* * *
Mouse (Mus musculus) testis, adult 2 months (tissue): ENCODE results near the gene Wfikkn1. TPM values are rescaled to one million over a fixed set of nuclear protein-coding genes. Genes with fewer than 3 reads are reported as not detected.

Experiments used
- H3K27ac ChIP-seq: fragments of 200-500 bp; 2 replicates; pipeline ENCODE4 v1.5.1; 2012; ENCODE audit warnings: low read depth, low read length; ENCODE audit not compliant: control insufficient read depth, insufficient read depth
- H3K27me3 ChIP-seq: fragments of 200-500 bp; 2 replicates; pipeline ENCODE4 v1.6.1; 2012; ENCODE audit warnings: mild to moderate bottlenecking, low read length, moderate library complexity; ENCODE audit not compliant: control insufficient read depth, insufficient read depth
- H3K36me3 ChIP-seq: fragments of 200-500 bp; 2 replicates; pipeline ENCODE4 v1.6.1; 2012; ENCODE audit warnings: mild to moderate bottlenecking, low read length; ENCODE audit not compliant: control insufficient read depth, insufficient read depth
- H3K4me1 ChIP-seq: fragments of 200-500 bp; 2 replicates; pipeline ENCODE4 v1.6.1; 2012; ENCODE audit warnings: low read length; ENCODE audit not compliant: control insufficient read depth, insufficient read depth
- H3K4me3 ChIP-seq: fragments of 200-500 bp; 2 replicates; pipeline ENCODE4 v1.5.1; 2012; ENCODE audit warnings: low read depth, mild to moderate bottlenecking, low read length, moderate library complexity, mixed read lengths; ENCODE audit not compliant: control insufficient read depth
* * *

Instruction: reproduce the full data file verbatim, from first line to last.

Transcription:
Mouse (Mus musculus) testis, adult 2 months (tissue): ENCODE results near the gene Wfikkn1. TPM values are rescaled to one million over a fixed set of nuclear protein-coding genes. Genes with fewer than 3 reads are reported as not detected.

Experiments used
- H3K27ac ChIP-seq: fragments of 200-500 bp; 2 replicates; pipeline ENCODE4 v1.5.1; 2012; ENCODE audit warnings: low read depth, low read length; ENCODE audit not compliant: control insufficient read depth, insufficient read depth
- H3K27me3 ChIP-seq: fragments of 200-500 bp; 2 replicates; pipeline ENCODE4 v1.6.1; 2012; ENCODE audit warnings: mild to moderate bottlenecking, low read length, moderate library complexity; ENCODE audit not compliant: control insufficient read depth, insufficient read depth
- H3K36me3 ChIP-seq: fragments of 200-500 bp; 2 replicates; pipeline ENCODE4 v1.6.1; 2012; ENCODE audit warnings: mild to moderate bottlenecking, low read length; ENCODE audit not compliant: control insufficient read depth, insufficient read depth
- H3K4me1 ChIP-seq: fragments of 200-500 bp; 2 replicates; pipeline ENCODE4 v1.6.1; 2012; ENCODE audit warnings: low read length; ENCODE audit not compliant: control insufficient read depth, insufficient read depth
- H3K4me3 ChIP-seq: fragments of 200-500 bp; 2 replicates; pipeline ENCODE4 v1.5.1; 2012; ENCODE audit warnings: low read depth, mild to moderate bottlenecking, low read length, moderate library complexity, mixed read lengths; ENCODE audit not compliant: control insufficient read depth